Six weeks ago Jersey was dry as a bone.  The fire danger level was extreme, and state officials were ready to institute water restrictions because hardly any rain had fallen for months.  Then on April 22nd, a Nor'easter pounded the Garden state, the weather patterns changed, and significant rain has been falling ever since.  Thanks to all these factors, the threat of a drought has dropped. 

Jersey State Climatologist Dave Robinson says "we had average rainfall in the month of May - very timely rain as well - we haven't gone a week without some rain…we had been a season of worry up until that point…but now we're in good shape, and the only area where things have remained on the dry side is the extreme southern portion of the state - where less than half of average rain fell down in portions of Cape May County in the last month."

He said, "Central and North Jersey are fine.  The rains are falling over the reservoirs.  They've been timely, so people haven't been using a lot of water on their lawns - we're in so much better shape than we were in mid April."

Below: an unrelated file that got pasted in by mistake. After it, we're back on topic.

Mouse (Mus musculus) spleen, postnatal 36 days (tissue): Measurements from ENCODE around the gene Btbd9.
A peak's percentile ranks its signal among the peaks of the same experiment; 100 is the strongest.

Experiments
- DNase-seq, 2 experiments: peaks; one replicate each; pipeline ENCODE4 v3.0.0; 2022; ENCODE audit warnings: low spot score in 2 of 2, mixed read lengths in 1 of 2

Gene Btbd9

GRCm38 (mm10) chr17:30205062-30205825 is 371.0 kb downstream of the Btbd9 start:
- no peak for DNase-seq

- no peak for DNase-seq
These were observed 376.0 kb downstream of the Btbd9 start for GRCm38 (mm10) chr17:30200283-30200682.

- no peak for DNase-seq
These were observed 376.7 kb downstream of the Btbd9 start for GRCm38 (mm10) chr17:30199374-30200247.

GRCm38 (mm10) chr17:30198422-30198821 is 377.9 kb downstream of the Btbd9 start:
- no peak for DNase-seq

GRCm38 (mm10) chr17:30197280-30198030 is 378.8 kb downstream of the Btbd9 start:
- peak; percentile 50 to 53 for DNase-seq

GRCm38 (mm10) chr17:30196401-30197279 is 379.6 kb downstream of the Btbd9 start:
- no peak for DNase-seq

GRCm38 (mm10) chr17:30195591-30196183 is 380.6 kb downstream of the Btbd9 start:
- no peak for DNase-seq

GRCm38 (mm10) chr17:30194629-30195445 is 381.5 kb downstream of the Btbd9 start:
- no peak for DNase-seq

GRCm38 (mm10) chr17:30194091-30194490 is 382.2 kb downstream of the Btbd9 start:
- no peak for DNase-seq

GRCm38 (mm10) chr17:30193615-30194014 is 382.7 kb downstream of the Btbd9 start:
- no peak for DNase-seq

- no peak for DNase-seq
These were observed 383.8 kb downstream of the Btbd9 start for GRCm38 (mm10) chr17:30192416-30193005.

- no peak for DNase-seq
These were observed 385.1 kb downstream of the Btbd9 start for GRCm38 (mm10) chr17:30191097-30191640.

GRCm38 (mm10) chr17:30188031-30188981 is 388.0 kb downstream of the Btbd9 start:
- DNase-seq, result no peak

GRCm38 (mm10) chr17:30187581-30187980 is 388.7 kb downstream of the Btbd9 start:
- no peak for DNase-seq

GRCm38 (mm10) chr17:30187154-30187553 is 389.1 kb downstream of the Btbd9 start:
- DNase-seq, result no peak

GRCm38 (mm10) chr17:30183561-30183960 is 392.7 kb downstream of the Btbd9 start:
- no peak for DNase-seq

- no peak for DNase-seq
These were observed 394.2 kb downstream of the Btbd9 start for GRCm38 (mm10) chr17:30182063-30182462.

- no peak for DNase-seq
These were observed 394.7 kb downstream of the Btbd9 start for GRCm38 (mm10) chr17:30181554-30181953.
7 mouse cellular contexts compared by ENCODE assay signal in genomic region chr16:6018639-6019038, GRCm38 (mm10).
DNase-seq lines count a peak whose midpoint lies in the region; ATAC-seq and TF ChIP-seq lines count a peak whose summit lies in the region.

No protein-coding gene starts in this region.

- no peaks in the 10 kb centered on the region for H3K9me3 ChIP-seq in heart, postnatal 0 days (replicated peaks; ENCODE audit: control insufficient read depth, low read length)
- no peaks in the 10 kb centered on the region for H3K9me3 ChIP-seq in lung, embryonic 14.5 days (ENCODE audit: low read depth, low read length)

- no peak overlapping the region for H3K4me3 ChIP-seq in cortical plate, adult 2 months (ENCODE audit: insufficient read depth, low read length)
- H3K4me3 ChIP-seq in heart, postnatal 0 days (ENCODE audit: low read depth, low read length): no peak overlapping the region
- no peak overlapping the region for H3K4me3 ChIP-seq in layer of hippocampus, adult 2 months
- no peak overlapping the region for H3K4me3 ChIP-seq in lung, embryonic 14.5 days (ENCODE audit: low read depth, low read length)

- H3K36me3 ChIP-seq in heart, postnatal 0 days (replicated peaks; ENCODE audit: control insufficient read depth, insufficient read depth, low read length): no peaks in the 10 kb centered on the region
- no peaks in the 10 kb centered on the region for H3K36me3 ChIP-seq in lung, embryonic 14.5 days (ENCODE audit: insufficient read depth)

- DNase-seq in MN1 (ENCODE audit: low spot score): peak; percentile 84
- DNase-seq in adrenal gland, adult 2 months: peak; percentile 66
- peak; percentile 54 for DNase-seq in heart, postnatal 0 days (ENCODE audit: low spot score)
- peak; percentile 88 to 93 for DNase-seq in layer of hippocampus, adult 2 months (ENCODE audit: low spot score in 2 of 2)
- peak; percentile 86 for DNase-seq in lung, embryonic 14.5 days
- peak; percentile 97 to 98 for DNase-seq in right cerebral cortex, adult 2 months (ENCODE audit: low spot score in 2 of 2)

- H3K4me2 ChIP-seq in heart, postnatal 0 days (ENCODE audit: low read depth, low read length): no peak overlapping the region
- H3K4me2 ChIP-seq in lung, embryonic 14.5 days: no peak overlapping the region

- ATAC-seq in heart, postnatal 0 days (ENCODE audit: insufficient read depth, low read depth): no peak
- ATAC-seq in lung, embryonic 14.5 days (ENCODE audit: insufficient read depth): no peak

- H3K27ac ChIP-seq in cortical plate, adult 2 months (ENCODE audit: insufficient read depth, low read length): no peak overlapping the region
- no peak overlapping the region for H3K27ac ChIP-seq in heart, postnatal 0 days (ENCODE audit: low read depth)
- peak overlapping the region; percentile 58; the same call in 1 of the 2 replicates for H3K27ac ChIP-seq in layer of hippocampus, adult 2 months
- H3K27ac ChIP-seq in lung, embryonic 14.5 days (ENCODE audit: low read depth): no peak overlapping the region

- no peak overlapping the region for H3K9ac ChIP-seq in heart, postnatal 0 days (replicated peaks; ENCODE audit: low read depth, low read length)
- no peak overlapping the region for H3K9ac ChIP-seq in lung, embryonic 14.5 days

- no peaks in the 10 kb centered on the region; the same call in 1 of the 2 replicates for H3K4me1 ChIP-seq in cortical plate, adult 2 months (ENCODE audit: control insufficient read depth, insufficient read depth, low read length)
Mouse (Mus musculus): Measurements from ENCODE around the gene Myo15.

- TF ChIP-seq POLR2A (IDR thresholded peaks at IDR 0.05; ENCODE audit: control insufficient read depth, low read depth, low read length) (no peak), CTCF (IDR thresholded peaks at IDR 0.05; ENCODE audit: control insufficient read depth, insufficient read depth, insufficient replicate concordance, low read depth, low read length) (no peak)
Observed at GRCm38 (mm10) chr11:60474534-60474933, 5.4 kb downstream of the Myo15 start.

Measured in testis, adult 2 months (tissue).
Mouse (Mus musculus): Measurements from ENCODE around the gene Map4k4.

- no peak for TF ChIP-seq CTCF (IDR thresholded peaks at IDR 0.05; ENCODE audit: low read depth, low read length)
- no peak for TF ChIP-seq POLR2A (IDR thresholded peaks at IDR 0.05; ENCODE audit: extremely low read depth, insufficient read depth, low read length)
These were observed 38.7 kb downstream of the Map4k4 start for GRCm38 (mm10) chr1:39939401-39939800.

Robinson points out the major hydrologic indicators are now all positive - rainfall, groundwater levels and stream flows - but "you always don't look too far down the road- later summer could be a different story…it's summer so we need to always be on guard - it's the persistent warmth - we're now the warmest start of the year on record - 16 consecutive months of above-average temperatures… so the concern is if the summer maintains this warmer than average pattern, it dries things out faster than average."

For that reason he suggests "prudent use of water as always - but no pending concerns about drought -and any impact on the water supply… the first few days of June have been cooler than normal, with a fair amount of rain, so we're getting off to an unusually cool start, compared to what we've seen in recent months - and over more than the past year."